Monday, July 03, 2006

In the Net

We had a certain kind of peace before the internet and the web came along. I miss the days when doing research meant going to a quiet library somewhere, thumbing through old books in a room full of sunlight, occasional dust-motes dancing in the air. I miss hand-writing a letter, mailing it, anticipating the reply, which might take days or weeks to arrive, knowing that both I and my correspondent would have put a lot of thought into what we had to say. I suppose this is what people from a prior era felt, when air travel displaced ocean liners as the preferred way to travel long distances: a sense of having lost the moments of contemplation along the way.

My good friend Mike says that we idealize the past, and that it was never as good as we remember it to be. Yet I have a whole filing cabinet full of old correspondence, and few things give me more pleasure than to read through old letters, and remember. Yes, I could still write the old-fashioned way, but with everything so accelerated, it seems the opportunities to do so are vanishing. I am always waiting, in vain, for that moment of solitude. And, of course, the internet offers us the exhilarating feeling of being able to reach somebody right away in a moment of inspiration (or aggravation). How easy!

The internet, the web, also offer the seduction of having much of the world’s knowledge (albeit leavened with misinformation) right there for the grabbing. Being of the net is like being at an ever-expanding buffet, served up in an infinite warren of rooms, some of them big and bright and bustling, and others dark, dusty, obscure, with the food going stale. I eagerly explore. I can cope with the minor annoyances along the way: As I sample, I dodge the constant stream of touts trying to lure me into their dens of iniquity. And, like many of us, I have learned that some of the delicacies on the tables, even in the brightly lit rooms, are poisoned.

We are bees, in an enormous hive, just emerging from the larval stage. We were, until now, cozy and comfortable, knowing only our own little hexagonal cells, perhaps sensing the vibrations from nearby cells. We were occasionally fed by workers who came from somewhere and went we knew not where. Now we must adjust to the light and the noise and the frenetic hum of the hive. And we must learn to navigate the deluge of new information. I find myself wondering if we have been freed by all this information, or are ruled by it, running ever harder to keep up with the torrent. We run about on our appointed tasks, following the strands of the Web, unaware that perhaps we have been caught in it.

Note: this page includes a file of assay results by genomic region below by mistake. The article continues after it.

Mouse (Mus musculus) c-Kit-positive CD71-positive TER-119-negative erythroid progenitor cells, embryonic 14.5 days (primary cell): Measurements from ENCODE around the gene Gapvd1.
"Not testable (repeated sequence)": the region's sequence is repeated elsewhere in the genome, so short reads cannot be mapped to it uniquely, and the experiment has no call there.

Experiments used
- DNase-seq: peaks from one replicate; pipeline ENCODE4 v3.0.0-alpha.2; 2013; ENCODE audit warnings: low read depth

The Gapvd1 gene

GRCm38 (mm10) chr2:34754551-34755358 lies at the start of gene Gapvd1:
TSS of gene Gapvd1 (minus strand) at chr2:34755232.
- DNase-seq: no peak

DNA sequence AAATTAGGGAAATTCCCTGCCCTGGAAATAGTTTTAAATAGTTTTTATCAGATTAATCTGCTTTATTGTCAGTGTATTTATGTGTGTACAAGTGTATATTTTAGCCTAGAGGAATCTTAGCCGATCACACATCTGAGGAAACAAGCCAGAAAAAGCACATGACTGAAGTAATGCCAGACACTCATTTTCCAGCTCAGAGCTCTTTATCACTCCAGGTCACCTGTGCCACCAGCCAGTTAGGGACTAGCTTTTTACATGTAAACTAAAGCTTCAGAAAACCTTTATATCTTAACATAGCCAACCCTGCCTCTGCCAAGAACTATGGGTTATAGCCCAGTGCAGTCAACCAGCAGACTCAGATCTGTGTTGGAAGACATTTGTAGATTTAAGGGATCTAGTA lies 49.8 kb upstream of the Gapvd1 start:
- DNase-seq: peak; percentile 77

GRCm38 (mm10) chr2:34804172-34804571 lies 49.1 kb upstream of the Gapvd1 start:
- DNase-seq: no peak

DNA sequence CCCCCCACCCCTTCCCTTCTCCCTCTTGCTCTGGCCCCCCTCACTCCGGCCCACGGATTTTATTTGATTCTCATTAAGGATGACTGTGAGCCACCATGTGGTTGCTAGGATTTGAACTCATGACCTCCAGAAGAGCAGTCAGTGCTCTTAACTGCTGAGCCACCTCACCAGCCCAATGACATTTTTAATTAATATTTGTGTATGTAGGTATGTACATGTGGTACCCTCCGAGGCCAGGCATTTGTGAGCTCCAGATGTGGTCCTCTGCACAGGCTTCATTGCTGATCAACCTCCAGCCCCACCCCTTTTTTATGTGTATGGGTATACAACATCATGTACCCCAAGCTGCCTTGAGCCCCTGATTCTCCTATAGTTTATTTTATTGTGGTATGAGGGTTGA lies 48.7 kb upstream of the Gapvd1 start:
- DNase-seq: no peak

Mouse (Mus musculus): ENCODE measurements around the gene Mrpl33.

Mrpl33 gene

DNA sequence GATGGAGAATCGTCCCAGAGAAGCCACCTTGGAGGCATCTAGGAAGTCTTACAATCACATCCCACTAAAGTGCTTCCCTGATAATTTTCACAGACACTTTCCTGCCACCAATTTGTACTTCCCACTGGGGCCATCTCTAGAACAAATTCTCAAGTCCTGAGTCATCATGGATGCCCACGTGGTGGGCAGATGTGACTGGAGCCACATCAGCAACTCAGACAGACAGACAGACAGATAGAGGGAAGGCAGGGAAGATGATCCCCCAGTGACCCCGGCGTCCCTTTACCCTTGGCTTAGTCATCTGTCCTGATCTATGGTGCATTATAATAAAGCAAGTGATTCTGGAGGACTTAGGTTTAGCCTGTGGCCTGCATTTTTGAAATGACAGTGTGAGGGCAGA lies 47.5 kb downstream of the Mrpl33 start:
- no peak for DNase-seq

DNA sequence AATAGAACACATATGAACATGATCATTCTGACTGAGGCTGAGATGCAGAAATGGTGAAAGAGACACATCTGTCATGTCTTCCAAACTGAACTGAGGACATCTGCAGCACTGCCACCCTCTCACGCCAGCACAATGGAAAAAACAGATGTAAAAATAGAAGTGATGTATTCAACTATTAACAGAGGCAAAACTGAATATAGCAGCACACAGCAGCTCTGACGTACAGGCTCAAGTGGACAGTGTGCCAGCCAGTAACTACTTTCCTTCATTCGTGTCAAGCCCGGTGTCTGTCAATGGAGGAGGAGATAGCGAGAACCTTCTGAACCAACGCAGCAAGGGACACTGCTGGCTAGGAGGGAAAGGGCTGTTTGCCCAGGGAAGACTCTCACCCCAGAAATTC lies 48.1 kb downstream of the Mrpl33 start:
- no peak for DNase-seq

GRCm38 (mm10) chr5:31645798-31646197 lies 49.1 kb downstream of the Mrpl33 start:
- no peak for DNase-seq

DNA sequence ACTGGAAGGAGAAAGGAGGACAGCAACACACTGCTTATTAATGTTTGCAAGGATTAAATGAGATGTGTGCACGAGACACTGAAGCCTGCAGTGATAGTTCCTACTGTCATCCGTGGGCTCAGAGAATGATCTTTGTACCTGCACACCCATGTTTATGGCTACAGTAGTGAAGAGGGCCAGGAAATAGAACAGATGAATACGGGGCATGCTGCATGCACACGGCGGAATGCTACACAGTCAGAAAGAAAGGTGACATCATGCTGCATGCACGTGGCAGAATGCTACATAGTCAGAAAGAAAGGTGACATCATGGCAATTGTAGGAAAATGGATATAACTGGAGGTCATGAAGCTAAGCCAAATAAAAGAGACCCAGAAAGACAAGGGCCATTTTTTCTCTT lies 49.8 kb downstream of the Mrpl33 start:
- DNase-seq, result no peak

Now that I am willingly and eagerly wireless, I am aware that the internet transcends the very notion of a web, a warren, or even a hive. It is a presence, an ethereal organism, like one of those alien life forms in old Star Trek reruns, enveloping me, talking to me, feeding me, spying on me, collecting little bits of me, depositing little bits of itself on me. Even when I am logged off, I am permeated by it, by the multiplying halos of 802-dot-11, passing through me. Invisible pipes, carrying urgent emails, web porn searches, blogs from the lonely or paranoid, today’s news and non-news…marinating me in a dense drizzle of bits of which I am largely oblivious, until I am reminded of it.

I know I could disconnect, but I am not ready or willing to do so. I can proudly say I have managed to draw the line at hand-held devices such as Blackberries. My old firm issued them to us, and I gave mine back after a few weeks. Carrying a Blackberry around, I did not feel connected, I only felt caught. The organism had wrapped itself around me, constricting me and at the same time blasting me with a relentless stream of nonsense. It was like being strapped into an interrogator’s chair with a light shining in my face. I watched as my addicted colleagues spent whole meetings frantically sending and receiving messages, after which they had to ask what had happened during the discussion at hand. It was not for me.

Still, I connect several times a day. I suppose it is like being in a co-dependent relationship. It’s funny - television, the original icon of electronic co-dependency, never did this to me. I haven’t had a TV in 27 years, and I’ve rarely missed it. The internet is different. It responds, it hears, and then it talks back. It has a mind of its own, a composite mind composed of billions of smaller minds. All of them have their own theories of their place in the organism, or no theories at all. Some of them are human, others electronic. I have never felt so connected to so many, yet I wonder if the depth of those connections will ever approximate that of the old kind, the kind that were hard to plant and long in growing, but lasted.

3 Comments:

Blogger edman said...

Zapato ... well written ! I got rid of my blackberry after a bit also. I didn't feel less capable. The only advantage of a Blackberry is not having to boot up my computer, but then, I switched to Mac. I miss the handwritten word. Now, I just have to get rid of a few TVs.

July 04, 2006 1:15 AM  
Anonymous Anonymous said...

Well done. Glad you are back.

July 06, 2006 7:04 PM  
Blogger Carlos Zapato said...

thanks. Trying to keep up...

July 12, 2006 7:43 PM  

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